OXFORD • It’s a mild fall day, and Regents School of Oxford is a hive of activity. Uniformed students of all ages are out enjoying the change of seasons on the school’s leafy grounds.

Located in the College Hill community, the private Christian school is home to 306 students from kindergarten through 12th grade.

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Dr. Matt Schroeder, center, teaches a lesson on wavelengths at Regents School of Oxford in Oxford on Monday, Oct. 4, 2021. The Christian school is both gospel-centered and classically driven. According to school officials, on of their main goals is to give students a grounded view of the world through a Christian lens.

Jill Bell, Regents’ director of marketing and admissions, said the school is bursting at the seams.

“We are packed to the brim,” she said. “Last year we added 73 new students, and we have a 93% retention rate. We’re in the middle of a capital campaign for our new building, and we can’t get it done quick enough.”

Bell said Regents is a very particular kind of school.

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Marketing and Admissions Director Jill Bell at Regents School of Oxford in Oxford, Miss., Monday, Oct. 4, 2021.

“Regents is built on two pillars: classical and Christian,” she said. “We are gospel-centered and classically driven. Our mission is to provide a classical, gospel-centered education to disciple our students to love, serve, and glorify God.”

Based on the medieval “trivium” of grammar, logic, and rhetoric, classical education moves students from learning facts (grammar) in the elementary grades, to asking “why” questions (logic) in middle school, to expressing complex ideas in spoken and written form (rhetoric) once students reach high school.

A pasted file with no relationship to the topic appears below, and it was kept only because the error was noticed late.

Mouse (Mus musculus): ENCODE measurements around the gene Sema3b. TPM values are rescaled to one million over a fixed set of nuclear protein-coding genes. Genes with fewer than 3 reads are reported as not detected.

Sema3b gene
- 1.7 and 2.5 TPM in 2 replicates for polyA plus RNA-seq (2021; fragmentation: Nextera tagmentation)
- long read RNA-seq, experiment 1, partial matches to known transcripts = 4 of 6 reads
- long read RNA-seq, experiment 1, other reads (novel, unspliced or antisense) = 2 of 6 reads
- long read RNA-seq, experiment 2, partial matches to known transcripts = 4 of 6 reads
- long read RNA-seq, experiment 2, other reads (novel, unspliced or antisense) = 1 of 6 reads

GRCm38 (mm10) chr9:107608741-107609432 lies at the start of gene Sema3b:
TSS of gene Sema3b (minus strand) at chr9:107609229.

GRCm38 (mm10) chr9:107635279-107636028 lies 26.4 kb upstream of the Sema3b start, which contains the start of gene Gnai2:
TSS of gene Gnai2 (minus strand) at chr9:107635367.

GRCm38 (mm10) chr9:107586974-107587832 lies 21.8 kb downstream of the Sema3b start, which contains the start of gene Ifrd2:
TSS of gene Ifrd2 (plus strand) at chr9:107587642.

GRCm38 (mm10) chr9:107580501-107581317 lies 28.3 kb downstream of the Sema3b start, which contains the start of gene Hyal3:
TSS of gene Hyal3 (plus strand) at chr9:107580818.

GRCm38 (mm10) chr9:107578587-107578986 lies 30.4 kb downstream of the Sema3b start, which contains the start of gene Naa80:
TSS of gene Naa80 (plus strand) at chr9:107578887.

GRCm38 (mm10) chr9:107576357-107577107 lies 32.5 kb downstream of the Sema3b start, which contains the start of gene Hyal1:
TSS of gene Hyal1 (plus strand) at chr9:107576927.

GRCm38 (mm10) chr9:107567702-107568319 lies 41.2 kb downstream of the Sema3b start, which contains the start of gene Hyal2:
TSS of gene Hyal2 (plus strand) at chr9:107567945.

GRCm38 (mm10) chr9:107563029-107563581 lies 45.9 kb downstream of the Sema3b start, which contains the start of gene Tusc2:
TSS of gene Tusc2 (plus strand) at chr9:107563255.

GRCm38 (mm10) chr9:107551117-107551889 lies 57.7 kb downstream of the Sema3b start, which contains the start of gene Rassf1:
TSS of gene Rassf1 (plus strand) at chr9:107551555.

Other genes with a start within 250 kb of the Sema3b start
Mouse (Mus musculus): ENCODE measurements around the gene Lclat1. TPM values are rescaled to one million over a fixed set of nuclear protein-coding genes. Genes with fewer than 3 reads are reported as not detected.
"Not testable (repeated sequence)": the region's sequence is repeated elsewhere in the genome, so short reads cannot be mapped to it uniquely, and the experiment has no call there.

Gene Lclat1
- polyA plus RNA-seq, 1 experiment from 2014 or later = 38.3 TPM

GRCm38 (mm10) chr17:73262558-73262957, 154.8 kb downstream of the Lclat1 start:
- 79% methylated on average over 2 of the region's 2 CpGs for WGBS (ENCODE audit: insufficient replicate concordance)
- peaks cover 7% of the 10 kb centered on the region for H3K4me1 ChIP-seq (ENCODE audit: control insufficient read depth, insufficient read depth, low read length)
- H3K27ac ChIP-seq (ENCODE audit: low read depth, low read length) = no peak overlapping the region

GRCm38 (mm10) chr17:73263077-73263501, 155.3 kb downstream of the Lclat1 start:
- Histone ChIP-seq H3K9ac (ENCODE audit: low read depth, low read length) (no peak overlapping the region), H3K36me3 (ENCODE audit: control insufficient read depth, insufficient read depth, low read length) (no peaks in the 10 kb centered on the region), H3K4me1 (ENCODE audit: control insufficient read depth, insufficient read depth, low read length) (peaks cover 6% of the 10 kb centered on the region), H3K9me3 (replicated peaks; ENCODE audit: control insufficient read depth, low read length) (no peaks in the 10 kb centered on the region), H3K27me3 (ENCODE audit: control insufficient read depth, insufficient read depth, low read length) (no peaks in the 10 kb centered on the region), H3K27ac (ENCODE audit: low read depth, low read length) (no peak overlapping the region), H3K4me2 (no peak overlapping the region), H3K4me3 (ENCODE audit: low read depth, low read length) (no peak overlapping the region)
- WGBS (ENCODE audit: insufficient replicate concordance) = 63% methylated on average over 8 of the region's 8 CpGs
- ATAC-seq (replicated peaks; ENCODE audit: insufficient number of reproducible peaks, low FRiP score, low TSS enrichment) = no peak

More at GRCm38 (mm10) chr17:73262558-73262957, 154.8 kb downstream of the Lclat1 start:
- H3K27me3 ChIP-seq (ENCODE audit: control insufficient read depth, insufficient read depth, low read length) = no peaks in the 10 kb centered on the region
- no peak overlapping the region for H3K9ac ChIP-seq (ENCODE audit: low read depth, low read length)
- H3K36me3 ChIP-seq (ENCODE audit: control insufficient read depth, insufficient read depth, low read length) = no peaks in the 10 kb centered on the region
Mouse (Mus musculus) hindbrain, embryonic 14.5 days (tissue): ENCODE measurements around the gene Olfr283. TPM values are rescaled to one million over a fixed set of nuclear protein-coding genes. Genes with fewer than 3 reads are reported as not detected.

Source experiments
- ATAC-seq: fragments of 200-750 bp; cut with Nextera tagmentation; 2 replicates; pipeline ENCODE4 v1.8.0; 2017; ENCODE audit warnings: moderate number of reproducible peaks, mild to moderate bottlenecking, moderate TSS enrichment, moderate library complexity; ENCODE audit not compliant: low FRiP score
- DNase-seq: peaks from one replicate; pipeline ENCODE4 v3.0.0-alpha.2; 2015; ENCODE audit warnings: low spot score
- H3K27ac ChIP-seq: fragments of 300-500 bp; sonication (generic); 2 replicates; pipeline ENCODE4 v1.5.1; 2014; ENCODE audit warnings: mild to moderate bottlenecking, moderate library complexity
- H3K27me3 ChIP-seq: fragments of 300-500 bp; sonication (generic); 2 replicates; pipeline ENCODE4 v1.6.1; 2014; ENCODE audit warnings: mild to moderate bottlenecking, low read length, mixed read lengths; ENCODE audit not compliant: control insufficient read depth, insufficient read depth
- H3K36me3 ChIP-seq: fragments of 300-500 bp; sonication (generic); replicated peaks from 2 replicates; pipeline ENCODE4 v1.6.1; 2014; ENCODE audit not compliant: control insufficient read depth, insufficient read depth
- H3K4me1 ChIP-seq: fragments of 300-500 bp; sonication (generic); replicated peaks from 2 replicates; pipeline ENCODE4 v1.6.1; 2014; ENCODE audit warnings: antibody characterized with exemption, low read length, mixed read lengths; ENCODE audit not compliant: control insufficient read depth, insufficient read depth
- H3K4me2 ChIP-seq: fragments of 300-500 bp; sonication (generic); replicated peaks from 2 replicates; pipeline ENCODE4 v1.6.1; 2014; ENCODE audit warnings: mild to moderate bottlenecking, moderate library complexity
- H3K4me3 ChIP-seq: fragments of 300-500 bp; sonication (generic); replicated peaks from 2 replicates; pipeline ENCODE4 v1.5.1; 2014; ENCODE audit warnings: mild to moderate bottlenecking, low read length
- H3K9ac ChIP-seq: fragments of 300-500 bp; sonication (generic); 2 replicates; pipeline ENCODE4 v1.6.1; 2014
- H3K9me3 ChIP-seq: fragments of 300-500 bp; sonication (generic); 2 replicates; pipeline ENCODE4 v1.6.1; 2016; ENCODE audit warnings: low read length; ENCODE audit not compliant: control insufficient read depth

Bell said the classical pillar of teaching is neither new nor radical.

“It’s tried and true,” Bell said.

She said Regents’ two-pronged approach is intended to produce a very particular kind of graduate.

“We want to infuse a Christian worldview into everything,” Bell said. “We use academics, fine arts, and sports to teach our students to be people who love God and who can defend their faith in the world.”

Regents, Bell said, tries to find the “sweet spot” where academic vigor and mutual support overlap.

“That’s what a great school does,” she said. “You push a kid, and you love that kid. If you only push a kid, you get an anxious child. If you only love a kid, you get an undisciplined child. Love and expectations go hand in hand.”

Camden Reed is a senior at Regents this year, and he gives his experience high marks.

“It’s been awesome,” he said. “I really like the school, and I’ve learned a lot about God and how the Bible integrates with life. The teachers are super nice and very personable.”

Reed said Regents helped prepare him to “stand his ground” in the marketplace of ideas.

“We debate all kinds of things in class,” he said. “Our teachers make sure we are very respectful of other viewpoints and give us a grounded view of things through a Christian lens.”

Regents’ headmaster Jason Wood has been at the school for five years. A doctoral candidate at Ole Miss, Wood said Regents tries to take a “wide angle” approach to education.

“When we reduce education down to standards-based testing, we measure success based on those scores,” he said. “I think that’s the essence of what’s going on in education. We’ve lost the bigger vision of what it’s about — the flourishing of the human soul.”

Wood said Regents’ culture of high expectations helps produce graduates who are both grounded and gracious.

“In their junior and senior years, our students take apologetics,” he said. “We want them to be able to analyze and challenge other world views in a winsome way. One of the problems we have as a culture is that we can’t have conversations of disagreement. These kids are trained to be able to disagree in a loving way that shows the heart of Christ.”

Wood said Regents’ five broad aims sum up the school’s aspirations.

“We have five main goals for our kids,” he said. “Love God, serve others, treasure knowledge, cherish beauty, and transform culture.”

Wood said they take that last goal very seriously.

“The idea is not to protect them from culture,” he said, “but to go out and transform it.”

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